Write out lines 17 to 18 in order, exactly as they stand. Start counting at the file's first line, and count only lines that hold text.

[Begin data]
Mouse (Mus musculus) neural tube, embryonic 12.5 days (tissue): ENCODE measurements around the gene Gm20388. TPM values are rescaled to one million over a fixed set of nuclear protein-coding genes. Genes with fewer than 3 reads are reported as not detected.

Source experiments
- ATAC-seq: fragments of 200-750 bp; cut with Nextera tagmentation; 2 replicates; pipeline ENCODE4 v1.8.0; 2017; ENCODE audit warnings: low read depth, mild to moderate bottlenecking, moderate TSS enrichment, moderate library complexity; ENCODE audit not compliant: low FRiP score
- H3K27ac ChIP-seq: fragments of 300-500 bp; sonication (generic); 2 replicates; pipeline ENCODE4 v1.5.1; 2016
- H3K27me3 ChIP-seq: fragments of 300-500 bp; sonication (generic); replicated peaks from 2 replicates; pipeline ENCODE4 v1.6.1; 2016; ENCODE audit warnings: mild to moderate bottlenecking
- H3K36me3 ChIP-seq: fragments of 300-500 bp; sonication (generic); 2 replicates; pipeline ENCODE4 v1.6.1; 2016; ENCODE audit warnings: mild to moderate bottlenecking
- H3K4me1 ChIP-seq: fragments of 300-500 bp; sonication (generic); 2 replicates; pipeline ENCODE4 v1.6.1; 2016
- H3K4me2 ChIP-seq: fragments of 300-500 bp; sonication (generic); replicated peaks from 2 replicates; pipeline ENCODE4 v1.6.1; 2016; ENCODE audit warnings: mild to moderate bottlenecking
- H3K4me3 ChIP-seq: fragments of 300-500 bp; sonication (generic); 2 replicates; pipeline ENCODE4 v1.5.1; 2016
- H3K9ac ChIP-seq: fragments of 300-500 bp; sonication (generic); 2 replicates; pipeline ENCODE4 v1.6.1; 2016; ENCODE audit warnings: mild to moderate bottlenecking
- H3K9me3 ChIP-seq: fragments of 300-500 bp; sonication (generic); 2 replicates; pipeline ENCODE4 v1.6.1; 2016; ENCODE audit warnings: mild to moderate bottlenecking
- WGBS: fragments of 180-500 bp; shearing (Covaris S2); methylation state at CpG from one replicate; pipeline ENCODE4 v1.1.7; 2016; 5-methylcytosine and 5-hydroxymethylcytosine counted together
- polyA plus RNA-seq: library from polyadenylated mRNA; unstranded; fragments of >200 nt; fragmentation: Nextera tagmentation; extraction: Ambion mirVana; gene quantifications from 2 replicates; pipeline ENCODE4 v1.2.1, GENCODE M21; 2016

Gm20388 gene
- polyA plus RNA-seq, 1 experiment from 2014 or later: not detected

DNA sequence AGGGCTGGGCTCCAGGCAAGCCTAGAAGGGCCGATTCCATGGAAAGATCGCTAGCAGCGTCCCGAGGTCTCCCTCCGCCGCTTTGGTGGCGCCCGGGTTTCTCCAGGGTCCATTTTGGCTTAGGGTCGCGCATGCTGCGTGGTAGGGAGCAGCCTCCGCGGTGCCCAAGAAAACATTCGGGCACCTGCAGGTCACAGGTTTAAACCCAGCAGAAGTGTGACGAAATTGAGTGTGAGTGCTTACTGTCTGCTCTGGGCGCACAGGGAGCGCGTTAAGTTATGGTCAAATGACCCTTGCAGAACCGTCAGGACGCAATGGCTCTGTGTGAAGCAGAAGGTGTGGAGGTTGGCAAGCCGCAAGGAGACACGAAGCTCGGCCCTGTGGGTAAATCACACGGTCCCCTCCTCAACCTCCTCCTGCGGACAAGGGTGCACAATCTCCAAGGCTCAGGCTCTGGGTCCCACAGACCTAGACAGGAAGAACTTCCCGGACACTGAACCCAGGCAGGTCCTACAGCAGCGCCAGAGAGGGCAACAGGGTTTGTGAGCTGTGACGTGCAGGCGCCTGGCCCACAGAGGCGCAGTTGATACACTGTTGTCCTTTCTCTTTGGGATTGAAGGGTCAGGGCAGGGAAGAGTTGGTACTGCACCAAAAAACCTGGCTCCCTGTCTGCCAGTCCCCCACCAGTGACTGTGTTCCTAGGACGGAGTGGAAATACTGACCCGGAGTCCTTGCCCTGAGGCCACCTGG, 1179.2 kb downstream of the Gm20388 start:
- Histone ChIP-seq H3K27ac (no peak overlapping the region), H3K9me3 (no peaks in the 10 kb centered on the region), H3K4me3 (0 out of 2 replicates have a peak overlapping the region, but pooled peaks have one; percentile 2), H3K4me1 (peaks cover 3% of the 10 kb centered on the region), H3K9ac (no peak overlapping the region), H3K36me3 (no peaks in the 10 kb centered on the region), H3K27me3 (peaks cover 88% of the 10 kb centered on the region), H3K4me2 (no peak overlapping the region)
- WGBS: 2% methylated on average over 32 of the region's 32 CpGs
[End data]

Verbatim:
- Histone ChIP-seq H3K27ac (no peak overlapping the region), H3K9me3 (no peaks in the 10 kb centered on the region), H3K4me3 (0 out of 2 replicates have a peak overlapping the region, but pooled peaks have one; percentile 2), H3K4me1 (peaks cover 3% of the 10 kb centered on the region), H3K9ac (no peak overlapping the region), H3K36me3 (no peaks in the 10 kb centered on the region), H3K27me3 (peaks cover 88% of the 10 kb centered on the region), H3K4me2 (no peak overlapping the region)
- WGBS: 2% methylated on average over 32 of the region's 32 CpGs